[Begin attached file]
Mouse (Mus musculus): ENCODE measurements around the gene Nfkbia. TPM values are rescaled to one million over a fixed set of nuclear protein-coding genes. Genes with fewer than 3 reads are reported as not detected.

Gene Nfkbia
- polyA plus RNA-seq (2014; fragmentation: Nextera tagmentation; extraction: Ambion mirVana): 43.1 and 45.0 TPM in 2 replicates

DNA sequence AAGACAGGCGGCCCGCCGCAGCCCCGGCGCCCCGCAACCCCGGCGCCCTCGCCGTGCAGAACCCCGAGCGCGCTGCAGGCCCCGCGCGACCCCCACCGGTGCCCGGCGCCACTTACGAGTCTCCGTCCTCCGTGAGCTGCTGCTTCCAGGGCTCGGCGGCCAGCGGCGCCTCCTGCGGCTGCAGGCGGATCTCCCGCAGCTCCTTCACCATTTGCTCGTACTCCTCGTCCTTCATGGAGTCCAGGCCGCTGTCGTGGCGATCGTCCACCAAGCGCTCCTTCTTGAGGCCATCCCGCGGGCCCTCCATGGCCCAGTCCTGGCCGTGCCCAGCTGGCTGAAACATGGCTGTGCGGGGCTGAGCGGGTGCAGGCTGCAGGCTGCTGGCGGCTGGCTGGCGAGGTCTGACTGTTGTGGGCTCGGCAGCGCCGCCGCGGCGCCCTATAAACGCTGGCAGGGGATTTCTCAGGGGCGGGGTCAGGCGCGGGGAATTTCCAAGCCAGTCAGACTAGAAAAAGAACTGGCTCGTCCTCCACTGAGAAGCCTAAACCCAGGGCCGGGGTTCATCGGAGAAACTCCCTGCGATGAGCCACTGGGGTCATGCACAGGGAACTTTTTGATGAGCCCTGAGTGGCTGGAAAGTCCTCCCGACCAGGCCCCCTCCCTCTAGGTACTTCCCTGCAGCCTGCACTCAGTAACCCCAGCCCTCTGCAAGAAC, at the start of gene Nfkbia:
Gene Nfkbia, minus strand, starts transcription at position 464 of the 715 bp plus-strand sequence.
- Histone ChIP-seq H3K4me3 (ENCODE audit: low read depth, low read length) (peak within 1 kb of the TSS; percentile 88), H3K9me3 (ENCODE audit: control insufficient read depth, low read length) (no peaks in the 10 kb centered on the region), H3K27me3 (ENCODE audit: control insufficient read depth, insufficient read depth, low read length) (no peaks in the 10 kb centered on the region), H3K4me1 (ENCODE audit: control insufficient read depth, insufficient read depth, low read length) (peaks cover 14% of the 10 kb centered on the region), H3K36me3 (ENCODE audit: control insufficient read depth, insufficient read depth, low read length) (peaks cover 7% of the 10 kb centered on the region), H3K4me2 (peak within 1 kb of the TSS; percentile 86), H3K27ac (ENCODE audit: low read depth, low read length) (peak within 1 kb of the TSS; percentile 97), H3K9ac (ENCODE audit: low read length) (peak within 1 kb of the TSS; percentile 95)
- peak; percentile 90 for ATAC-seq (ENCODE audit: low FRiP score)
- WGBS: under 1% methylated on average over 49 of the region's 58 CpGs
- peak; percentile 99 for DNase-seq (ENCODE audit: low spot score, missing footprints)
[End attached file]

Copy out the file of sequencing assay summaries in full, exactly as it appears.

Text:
Mouse (Mus musculus): ENCODE measurements around the gene Nfkbia. TPM values are rescaled to one million over a fixed set of nuclear protein-coding genes. Genes with fewer than 3 reads are reported as not detected.

Gene Nfkbia
- polyA plus RNA-seq (2014; fragmentation: Nextera tagmentation; extraction: Ambion mirVana): 43.1 and 45.0 TPM in 2 replicates

DNA sequence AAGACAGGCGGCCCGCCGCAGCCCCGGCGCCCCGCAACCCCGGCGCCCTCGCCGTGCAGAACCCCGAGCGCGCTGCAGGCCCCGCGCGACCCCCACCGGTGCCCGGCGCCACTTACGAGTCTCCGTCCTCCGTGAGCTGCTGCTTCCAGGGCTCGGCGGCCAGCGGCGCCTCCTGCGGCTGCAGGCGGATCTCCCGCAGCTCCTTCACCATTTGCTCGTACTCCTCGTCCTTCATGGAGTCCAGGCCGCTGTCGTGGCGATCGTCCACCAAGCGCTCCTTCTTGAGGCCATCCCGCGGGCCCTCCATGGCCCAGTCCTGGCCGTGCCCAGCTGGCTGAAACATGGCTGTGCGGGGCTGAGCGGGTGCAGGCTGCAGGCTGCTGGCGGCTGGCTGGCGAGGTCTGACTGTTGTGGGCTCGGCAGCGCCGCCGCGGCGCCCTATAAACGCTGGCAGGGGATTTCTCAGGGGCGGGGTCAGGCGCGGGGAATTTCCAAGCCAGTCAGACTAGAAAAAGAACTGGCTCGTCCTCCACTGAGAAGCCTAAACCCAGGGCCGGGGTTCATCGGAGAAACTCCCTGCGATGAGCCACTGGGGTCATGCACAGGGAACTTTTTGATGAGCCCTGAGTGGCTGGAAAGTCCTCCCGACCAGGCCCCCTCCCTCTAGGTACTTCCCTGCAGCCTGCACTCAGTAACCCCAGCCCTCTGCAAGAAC, at the start of gene Nfkbia:
Gene Nfkbia, minus strand, starts transcription at position 464 of the 715 bp plus-strand sequence.
- Histone ChIP-seq H3K4me3 (ENCODE audit: low read depth, low read length) (peak within 1 kb of the TSS; percentile 88), H3K9me3 (ENCODE audit: control insufficient read depth, low read length) (no peaks in the 10 kb centered on the region), H3K27me3 (ENCODE audit: control insufficient read depth, insufficient read depth, low read length) (no peaks in the 10 kb centered on the region), H3K4me1 (ENCODE audit: control insufficient read depth, insufficient read depth, low read length) (peaks cover 14% of the 10 kb centered on the region), H3K36me3 (ENCODE audit: control insufficient read depth, insufficient read depth, low read length) (peaks cover 7% of the 10 kb centered on the region), H3K4me2 (peak within 1 kb of the TSS; percentile 86), H3K27ac (ENCODE audit: low read depth, low read length) (peak within 1 kb of the TSS; percentile 97), H3K9ac (ENCODE audit: low read length) (peak within 1 kb of the TSS; percentile 95)
- peak; percentile 90 for ATAC-seq (ENCODE audit: low FRiP score)
- WGBS: under 1% methylated on average over 49 of the region's 58 CpGs
- peak; percentile 99 for DNase-seq (ENCODE audit: low spot score, missing footprints)